In the fourth week of sheltering in place, I crashed. I folded to the forces of apathy, disorientation, and despair. Oh, I started this forced sabbatical with plenty of grit and gratitude: I came screeching in from traveling through Israel with a group of godly women on pilgrimage. Our trip abruptly ended due to Corona fears and I wanted to kiss the ground when I finally made it home. I felt the same gratitude when my middle daughter emerged from a wilderness trek in the mountains of Patagonia and raced for home.
Like many families, we are juggling multiple schedules as all of us are working from home. We each carved out a work space: my husband took the office, piling up yearbooks to build a computer stand for his laptop. My oldest daughter established her space on the kitchen counter, my youngest daughter sits with her laptop on the back porch as she finishes out her senior year at USC, virtually. Likewise, my son is finishing his senior year of high school online, alone at the kitchen table. My traveling daughter is pacing the floor. We have night owls binge watching Netflix, while I am the early bird, up to meet with God. None of us are sleeping well.
The transition we are navigating is difficult, albeit healthy in ways. From eating out at least four times a week, we are now cooking every meal together. We’ve reluctantly returned to chore lists like when the kids were young. We worship together several times a week to stay encouraged. New skillsets are emerging. We’ve learned all about Zoom. We finally opened up a slackline kit we got for Christmas. We tried to do a puzzle and remembered we all hate puzzles. My son wrapped chicken pineapple sausage in bacon, cooking it to a perfectly glazed crisp. “Maybe I should be a chef” he exclaimed after relishing the last bite. All of these adjustments take place in the privileged position of relative stability—relationally, financially, physically, and spiritually.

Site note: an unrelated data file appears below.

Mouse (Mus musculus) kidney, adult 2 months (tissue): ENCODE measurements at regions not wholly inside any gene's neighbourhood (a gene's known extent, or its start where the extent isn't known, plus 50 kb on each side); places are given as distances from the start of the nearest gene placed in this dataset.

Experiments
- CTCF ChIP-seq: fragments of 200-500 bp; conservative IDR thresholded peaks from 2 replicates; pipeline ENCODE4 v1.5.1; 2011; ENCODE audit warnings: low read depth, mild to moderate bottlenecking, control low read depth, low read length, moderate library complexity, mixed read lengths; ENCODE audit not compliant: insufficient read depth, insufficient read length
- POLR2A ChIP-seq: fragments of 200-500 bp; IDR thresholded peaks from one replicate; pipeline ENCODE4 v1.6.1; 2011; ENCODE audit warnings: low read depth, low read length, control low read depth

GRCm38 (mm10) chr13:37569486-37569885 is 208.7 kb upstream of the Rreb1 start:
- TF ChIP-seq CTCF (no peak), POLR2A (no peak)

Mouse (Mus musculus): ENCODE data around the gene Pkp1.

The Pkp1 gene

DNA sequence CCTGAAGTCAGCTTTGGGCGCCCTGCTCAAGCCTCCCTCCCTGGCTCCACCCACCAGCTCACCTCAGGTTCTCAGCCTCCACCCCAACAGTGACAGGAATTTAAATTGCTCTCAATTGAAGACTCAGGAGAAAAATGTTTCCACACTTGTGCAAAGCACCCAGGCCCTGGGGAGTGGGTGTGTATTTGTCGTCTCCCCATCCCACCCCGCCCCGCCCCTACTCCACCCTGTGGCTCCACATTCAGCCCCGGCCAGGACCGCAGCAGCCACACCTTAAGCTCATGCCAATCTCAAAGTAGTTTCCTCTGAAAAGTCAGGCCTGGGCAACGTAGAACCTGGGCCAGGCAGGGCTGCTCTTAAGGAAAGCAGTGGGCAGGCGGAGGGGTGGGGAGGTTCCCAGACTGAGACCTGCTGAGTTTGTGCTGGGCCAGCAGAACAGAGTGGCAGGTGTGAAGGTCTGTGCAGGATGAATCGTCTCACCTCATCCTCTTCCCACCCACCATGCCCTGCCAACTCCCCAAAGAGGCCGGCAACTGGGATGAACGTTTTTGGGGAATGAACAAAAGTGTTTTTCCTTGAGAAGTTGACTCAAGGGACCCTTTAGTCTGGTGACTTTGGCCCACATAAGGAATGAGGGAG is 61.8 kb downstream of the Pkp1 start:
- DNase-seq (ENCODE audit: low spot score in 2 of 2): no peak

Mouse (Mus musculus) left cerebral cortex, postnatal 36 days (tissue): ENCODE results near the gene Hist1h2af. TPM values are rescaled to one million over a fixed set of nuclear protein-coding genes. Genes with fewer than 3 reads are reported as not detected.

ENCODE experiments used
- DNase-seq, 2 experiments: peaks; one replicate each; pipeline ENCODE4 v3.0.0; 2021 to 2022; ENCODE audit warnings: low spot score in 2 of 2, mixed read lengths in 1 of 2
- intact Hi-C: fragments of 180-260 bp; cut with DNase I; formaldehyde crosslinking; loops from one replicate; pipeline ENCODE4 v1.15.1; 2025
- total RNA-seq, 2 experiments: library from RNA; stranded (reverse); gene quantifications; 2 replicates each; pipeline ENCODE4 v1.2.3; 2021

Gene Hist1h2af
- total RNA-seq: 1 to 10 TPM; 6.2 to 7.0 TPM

What I’ve learned about myself in this “new normal”: even though I teach moms You are the thermostat of your house. You set the temperature for your family life! The truth is, I’m a thermometer. I’m not setting the temperature, I’m measuring it. Constantly! All the grief and anger my two seniors feel about missing the last hooray of school continually register on my radar. I’m feeling the sadness of my oldest daughter that her June wedding will most likely be postponed. I feel the anguish of my traveler as she’s like an eagle locked in a tiny cage. I’m feeling the stress of my husband working ten-hour days in a makeshift office. I’m feeling everyone’s frustration about our crappy internet and missing their friends.
I’m deeply grateful that we are all healthy, safe, employed, and together. Yes, of course, we are going to make it through this difficult time. But damn, the ache of all this Rona Recoil hangs heavy on my heart. In many ways, I’m not the strong leader that I thought I was. Today I’m trying to shake off the temperature I’m sensing and set it by something greater, something stronger and eternal: “The name of the Lord is a strong tower; The righteous runs into it and is safe.” (Proverbs 18:10) I’m running, maybe crawling, into His strong tower. I hope that you are running into His Presence, Safety, Provision, and Rest this week! Bless you my friends!